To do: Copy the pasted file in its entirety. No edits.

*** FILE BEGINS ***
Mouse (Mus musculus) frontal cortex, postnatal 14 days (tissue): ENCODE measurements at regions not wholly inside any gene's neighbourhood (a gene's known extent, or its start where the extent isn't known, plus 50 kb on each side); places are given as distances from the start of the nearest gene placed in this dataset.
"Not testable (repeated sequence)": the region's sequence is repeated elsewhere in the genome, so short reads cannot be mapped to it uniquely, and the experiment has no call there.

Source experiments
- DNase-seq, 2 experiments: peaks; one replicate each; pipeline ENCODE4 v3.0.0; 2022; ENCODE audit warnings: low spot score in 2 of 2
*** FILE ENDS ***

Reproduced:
Mouse (Mus musculus) frontal cortex, postnatal 14 days (tissue): ENCODE measurements at regions not wholly inside any gene's neighbourhood (a gene's known extent, or its start where the extent isn't known, plus 50 kb on each side); places are given as distances from the start of the nearest gene placed in this dataset.
"Not testable (repeated sequence)": the region's sequence is repeated elsewhere in the genome, so short reads cannot be mapped to it uniquely, and the experiment has no call there.

Source experiments
- DNase-seq, 2 experiments: peaks; one replicate each; pipeline ENCODE4 v3.0.0; 2022; ENCODE audit warnings: low spot score in 2 of 2